Excuse Me While I Kiss the Ground


Kiss the Earth with your feet, says Thich Nhat Hanh.  Give the Earth your love and happiness.  Nowadays, I recite this while walking.  It brings me back to Earth.

That and a wonderful poem called The Messenger by Mary Oliver, which I recently added to my repertoire of memorized poems:  It opens with the line: My work is loving the world.  And then says: Let me keep my mind on what matters, which is my work, which is mostly standing still and learning to be astonished.

Sometimes I forget to love the world.  I address the world around me with fear and caution, yanking my energy up like someone leaping away in shock because the ground in front of her has just exploded.  Like someone who is getting ready to leave the planet.  Ah, going some place?

Well, no.  I’ve got lots to do here yet, so the call and the challenge is to be here now, both feet on terra firma—loving the earth—kissing it with my feet.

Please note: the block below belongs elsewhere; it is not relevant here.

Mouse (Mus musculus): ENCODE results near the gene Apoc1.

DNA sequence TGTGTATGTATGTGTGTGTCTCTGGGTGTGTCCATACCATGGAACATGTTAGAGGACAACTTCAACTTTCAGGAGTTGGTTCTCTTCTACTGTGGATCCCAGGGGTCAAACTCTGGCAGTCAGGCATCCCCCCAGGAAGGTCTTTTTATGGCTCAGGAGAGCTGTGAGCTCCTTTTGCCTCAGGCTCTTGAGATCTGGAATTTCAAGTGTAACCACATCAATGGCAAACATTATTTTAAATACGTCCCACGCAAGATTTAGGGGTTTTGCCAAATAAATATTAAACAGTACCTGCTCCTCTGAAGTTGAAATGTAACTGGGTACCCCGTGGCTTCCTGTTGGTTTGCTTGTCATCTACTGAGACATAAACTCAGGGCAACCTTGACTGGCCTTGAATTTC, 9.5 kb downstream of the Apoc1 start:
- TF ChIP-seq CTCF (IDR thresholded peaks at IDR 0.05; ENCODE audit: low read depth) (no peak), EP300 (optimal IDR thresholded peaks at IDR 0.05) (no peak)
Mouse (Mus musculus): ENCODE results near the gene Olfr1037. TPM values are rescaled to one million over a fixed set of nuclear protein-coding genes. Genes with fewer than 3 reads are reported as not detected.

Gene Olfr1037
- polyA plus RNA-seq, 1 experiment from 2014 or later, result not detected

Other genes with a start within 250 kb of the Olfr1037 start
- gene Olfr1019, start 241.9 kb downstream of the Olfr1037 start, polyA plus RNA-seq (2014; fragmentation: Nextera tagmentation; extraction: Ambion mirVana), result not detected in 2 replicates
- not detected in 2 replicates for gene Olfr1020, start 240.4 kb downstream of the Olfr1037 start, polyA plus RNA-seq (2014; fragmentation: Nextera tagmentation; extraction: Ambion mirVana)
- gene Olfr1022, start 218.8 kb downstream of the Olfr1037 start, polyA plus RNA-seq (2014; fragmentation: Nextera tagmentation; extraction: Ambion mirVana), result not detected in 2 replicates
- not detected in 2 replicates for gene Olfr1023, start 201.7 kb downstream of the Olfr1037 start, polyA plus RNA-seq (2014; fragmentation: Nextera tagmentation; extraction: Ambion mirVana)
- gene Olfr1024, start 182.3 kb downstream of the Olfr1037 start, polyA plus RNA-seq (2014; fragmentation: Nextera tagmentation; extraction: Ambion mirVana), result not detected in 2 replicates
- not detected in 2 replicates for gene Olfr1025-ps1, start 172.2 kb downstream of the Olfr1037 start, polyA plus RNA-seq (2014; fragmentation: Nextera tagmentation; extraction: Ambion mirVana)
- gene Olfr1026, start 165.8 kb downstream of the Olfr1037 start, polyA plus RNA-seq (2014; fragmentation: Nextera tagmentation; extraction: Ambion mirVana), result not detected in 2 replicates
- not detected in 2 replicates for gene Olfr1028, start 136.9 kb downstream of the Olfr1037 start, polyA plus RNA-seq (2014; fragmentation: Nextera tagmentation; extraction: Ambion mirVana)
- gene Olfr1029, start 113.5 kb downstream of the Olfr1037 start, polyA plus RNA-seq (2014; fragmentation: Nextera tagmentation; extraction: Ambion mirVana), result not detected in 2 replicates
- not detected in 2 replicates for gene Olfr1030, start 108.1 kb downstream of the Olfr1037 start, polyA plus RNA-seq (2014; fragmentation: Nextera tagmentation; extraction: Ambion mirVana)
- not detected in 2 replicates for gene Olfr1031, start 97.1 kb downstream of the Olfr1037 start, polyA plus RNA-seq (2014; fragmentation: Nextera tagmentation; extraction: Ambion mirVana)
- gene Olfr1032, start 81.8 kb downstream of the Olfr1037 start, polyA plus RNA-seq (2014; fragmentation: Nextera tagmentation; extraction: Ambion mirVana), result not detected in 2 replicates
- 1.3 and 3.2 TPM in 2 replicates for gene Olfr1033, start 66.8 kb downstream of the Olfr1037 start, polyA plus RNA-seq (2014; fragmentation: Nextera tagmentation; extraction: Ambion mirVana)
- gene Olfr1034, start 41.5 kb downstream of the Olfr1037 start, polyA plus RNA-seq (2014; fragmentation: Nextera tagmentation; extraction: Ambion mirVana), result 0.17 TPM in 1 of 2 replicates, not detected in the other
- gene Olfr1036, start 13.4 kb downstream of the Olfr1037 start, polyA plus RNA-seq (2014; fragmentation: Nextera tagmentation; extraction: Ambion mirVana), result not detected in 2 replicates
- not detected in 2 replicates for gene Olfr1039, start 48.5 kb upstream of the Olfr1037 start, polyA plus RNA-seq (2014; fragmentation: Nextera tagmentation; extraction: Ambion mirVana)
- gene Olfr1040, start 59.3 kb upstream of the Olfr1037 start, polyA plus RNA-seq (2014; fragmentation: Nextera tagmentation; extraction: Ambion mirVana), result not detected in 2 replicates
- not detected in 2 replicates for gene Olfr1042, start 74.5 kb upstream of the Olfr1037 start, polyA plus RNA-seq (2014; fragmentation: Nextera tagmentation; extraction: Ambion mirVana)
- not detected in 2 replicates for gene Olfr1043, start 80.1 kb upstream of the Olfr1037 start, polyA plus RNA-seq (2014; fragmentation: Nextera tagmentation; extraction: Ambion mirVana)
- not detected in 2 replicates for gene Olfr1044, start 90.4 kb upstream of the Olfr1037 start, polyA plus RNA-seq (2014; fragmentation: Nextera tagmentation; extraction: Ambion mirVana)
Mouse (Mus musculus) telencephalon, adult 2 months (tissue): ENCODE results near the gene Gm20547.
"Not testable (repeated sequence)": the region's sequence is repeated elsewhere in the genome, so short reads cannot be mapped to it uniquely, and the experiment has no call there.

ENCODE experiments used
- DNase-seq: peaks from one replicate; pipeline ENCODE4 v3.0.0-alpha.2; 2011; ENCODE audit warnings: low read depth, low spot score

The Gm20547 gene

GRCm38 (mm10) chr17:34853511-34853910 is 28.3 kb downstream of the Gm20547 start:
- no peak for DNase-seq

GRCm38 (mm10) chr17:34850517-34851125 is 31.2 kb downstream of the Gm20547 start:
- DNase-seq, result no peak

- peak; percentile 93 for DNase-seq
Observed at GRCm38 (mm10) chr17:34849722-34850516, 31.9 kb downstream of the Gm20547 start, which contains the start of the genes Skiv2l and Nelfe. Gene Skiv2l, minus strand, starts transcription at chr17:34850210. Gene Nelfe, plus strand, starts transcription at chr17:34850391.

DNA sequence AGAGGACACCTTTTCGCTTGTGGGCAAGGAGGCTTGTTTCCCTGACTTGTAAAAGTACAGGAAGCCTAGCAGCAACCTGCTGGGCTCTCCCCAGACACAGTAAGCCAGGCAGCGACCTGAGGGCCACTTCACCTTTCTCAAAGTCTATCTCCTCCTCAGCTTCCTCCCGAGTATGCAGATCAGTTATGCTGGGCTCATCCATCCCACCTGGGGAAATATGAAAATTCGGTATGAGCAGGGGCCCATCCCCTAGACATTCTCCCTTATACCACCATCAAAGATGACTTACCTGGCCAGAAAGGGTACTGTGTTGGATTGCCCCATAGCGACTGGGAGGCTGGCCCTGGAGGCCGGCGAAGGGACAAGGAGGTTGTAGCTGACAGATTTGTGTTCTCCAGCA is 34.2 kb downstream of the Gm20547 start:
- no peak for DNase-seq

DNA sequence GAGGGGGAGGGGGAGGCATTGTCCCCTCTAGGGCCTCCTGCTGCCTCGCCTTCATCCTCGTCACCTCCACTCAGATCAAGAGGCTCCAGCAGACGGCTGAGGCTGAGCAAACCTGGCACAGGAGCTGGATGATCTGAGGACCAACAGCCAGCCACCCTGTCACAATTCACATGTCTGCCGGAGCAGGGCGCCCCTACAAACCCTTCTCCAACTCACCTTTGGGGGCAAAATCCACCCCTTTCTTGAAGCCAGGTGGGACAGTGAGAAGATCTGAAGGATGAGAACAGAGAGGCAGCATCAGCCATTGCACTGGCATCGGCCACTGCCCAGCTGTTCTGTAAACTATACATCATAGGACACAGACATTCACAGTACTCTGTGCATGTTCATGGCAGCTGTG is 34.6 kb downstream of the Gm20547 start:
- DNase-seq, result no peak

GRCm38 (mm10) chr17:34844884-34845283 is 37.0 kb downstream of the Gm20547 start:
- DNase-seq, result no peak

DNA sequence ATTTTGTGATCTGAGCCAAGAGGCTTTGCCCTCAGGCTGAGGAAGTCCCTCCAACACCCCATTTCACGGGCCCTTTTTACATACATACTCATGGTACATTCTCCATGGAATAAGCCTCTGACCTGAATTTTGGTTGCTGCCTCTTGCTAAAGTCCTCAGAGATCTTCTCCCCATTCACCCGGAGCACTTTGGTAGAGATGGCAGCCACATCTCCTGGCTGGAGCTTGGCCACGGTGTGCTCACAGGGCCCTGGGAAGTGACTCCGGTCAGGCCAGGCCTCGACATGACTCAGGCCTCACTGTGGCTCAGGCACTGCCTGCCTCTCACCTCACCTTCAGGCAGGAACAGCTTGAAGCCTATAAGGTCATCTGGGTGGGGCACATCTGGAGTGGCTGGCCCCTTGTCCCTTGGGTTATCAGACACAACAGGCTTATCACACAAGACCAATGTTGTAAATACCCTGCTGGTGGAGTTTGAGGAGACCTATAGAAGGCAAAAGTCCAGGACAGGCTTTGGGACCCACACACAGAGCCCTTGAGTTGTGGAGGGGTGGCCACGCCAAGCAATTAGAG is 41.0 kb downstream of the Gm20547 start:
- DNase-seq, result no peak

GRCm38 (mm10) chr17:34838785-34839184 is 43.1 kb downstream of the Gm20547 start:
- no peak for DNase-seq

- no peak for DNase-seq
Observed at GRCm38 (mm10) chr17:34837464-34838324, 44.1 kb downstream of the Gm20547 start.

The new guy suggests yoga’s tree pose to get more grounded, but I have to say I like child pose better.  I like putting my forehead onto the Earth, getting upclose and personal, nose to nose.  “I see you,” I say to the Earth in Avatarian fashion. 

Speaking of Avatar, I think it’s interesting that the Na’vi have tails, because we humans have tails as well—energy tails.  I like to envision mine snaking down to the center of the Earth and wrapping itself around a metal rod at the core of the planet.  (Now why would there be a metal rod at the Earth’s core?  To wrap our energy tails around—duh!)

Seriously, I do doubt there is a metal rod down there, but the imagery works for me.  And speaking of snakes, shapeshifting into a snake is another good way to ground.  And for me it works really well because I don’t get skittish when I encounter a mouse or a big bug underground—I just stop and have a snack.